April 18, 2008

It is no surprise that the slowing/collapsing U.S. economy has massive reverberating effects on the global economy and countries great small. Interesting too to observe how personal the damage will be in our neighbor to the south, where the second larges source of income is remittances. That is an astounding figure.

Here's a chart

(oh yeah, that means more of them will be coming north, too).

Mexicans Get Less Aid From Migrants - washingtonpost.com

The effects of the subprime mortgage crisis and the downturn in the U.S. economy have cascaded into Mexico, causing a sudden, precipitous drop in the flow of money sent home by Mexican immigrants and highlighting this country's dependence on its wealthier northern neighbor.

In January, the cash transfers, known as remittances, sagged almost 7 percent compared with a year earlier, the steepest monthly dip in at least 13 years, according to Mexican government statistics. Economists here believe the decline in remittances is already pushing thousands into extreme poverty and could lead to a significant increase in migration as desperate Mexicans, deprived of support from abroad, flee to an ever more difficult U.S. job market.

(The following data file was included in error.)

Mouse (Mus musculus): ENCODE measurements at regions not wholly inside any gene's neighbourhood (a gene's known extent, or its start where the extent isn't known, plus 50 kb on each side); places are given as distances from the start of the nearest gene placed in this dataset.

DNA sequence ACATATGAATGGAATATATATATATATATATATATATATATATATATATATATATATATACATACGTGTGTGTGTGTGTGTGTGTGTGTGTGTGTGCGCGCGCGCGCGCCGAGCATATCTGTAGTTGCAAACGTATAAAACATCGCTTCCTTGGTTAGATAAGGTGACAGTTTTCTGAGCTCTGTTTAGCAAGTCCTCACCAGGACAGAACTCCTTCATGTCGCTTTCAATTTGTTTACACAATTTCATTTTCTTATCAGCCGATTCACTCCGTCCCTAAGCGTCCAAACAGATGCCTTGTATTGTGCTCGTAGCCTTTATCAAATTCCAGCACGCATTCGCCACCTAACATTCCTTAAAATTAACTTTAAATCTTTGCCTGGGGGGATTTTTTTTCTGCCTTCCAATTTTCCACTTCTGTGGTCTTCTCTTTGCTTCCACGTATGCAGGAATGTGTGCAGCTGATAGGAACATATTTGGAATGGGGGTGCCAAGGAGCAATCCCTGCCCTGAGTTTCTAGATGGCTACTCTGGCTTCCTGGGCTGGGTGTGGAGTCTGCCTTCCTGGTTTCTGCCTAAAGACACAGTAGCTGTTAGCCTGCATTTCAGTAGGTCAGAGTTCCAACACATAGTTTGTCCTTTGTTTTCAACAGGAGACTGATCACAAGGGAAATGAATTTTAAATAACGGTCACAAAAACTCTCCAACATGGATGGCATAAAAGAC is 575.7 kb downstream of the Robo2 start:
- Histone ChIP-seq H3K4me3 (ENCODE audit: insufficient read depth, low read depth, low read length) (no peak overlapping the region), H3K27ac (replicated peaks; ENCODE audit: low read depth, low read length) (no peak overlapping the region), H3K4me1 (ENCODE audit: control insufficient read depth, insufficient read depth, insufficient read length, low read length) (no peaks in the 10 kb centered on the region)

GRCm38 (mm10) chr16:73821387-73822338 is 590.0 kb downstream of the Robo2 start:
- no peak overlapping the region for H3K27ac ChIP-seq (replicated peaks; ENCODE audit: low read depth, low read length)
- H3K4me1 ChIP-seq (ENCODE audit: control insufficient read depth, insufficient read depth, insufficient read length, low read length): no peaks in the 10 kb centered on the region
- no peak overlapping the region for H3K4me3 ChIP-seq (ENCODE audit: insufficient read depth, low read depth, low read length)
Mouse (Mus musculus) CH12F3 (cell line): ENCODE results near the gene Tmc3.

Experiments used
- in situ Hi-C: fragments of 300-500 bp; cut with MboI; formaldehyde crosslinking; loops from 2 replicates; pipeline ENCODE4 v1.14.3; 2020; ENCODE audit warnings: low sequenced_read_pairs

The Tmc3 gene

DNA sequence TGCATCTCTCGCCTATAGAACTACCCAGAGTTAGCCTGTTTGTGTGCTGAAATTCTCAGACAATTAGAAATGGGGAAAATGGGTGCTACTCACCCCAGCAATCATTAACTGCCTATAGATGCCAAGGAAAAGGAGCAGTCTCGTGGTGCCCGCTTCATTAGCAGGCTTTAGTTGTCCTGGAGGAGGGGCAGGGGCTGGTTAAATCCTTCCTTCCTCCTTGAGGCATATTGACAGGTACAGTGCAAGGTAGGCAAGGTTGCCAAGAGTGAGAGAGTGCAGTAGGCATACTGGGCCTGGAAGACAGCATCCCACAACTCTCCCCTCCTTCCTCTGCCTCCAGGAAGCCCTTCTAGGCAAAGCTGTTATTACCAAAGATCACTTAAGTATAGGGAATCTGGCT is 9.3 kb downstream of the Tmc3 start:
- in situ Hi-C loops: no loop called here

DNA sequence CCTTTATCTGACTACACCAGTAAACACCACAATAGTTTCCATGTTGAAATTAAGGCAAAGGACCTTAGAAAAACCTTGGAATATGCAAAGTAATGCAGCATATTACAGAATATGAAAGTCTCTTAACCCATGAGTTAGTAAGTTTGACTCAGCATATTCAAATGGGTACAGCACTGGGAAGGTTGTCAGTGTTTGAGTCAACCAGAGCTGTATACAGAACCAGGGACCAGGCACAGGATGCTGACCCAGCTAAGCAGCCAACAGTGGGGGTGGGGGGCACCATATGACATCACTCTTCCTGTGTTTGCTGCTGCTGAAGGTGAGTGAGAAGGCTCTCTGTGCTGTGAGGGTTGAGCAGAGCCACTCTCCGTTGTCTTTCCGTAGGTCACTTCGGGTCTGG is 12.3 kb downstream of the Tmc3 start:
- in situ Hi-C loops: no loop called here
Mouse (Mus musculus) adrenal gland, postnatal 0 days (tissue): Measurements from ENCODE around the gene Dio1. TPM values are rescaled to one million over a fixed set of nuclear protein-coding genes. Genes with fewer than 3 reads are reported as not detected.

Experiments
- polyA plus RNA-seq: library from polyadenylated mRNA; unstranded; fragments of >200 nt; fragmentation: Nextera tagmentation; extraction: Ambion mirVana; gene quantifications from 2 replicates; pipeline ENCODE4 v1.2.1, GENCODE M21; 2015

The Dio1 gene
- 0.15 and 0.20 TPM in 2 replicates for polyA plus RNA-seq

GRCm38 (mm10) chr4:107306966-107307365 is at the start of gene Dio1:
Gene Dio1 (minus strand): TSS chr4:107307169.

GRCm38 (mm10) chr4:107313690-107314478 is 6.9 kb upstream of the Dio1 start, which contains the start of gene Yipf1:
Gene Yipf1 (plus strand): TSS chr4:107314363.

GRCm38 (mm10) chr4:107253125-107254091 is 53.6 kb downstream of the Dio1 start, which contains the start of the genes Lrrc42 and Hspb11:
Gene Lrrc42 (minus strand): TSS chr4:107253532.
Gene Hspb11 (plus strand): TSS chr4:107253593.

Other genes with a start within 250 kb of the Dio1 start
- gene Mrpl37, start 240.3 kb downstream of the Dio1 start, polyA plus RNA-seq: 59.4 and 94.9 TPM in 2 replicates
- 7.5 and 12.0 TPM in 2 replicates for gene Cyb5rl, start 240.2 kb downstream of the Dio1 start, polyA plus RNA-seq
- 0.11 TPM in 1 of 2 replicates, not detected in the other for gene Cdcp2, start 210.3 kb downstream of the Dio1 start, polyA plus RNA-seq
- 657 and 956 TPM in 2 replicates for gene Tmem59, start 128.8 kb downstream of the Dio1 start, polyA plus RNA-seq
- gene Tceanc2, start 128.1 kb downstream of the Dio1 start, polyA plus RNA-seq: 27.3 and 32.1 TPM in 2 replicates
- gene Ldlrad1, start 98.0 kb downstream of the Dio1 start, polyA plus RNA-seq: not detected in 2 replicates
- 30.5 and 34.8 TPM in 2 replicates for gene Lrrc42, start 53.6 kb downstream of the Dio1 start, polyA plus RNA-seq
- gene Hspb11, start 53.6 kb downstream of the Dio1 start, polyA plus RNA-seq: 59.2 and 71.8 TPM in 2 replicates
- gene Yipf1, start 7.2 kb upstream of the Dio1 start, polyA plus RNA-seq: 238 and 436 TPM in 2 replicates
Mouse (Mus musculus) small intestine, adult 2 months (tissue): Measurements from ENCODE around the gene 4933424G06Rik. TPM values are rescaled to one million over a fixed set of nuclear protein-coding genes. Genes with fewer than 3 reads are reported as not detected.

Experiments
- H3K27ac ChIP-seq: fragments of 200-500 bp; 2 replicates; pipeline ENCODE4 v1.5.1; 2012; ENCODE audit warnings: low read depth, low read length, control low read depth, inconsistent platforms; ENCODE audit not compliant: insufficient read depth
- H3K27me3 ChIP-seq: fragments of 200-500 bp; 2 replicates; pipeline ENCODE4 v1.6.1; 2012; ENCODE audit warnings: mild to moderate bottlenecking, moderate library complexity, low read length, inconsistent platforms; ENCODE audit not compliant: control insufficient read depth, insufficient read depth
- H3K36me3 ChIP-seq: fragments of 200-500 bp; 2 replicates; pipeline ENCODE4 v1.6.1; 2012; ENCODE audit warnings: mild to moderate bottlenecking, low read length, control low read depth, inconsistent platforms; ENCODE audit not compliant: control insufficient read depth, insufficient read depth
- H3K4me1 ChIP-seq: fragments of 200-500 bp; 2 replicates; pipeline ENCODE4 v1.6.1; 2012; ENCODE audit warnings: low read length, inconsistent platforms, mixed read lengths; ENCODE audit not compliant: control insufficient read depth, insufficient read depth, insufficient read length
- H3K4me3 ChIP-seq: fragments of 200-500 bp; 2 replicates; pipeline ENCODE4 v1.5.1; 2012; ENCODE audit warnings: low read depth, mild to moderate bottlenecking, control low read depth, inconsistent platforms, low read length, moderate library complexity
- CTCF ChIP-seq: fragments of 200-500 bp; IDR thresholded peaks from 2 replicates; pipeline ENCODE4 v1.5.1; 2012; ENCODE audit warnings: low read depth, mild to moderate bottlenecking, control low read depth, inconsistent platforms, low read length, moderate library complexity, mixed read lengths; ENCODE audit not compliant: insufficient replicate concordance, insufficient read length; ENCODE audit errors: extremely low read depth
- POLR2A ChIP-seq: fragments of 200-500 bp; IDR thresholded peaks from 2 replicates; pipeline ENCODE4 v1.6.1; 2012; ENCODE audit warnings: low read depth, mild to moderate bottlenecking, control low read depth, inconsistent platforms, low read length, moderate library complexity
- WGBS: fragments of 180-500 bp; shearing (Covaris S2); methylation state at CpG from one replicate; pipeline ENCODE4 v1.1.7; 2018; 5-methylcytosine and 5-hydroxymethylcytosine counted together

"It is a vicious, perverse circle," Juan Manuel Padilla, a demographer in the economics school at the University of Zacatecas, said in an interview. "Work opportunities here are nonexistent, so this is going to cause more migration to the United States, even though it is getting harder to find work over there...

The drop-off in remittances to Mexico, which economists believe could accelerate this summer if the U.S. economy continues to falter, is swelling into a catastrophe here in the central Mexican state of Zacatecas, which has Mexico's highest migration rate. Hit with particular ferocity are small villages that have been virtually abandoned by all but the elderly parents of migrants. In the Zacatecan village of Lo de Luna, a collection of crudely built brick homes six miles from the nearest paved road, seniors such asErnesto Hernández have been left nearly destitute."

here are some amazing numbers:

"The exodus of whole families has emptied small towns. The populations decreased in 54 of 58 Zacatecas municipalities between 2000 and 2005, according to University of Zacatecas statistics. More Zacatecans live in the Los Angeles area, one of the flash points in the subprime mortgage breakdown, than in the city of Zacatecas, which has a population of 122,000. About 1.8 million Zacatecans and their descendants live in the United States, compared with 1.4 million still in Mexico."

the one question I have after reading this article is why all of these immigrants to the US lost their homes. Presumedly they have been working (since they are sending money back). So were they all fooled into taking out huge loans or did they just not pay their bills? If the latter, why such huge numbers all of a sudden? If the former reason, which I have read a bit about, then obviously the bankers should be sought out and punished. Likely it is a combination of the two. Let's make the bankers pay anyway.

No comments: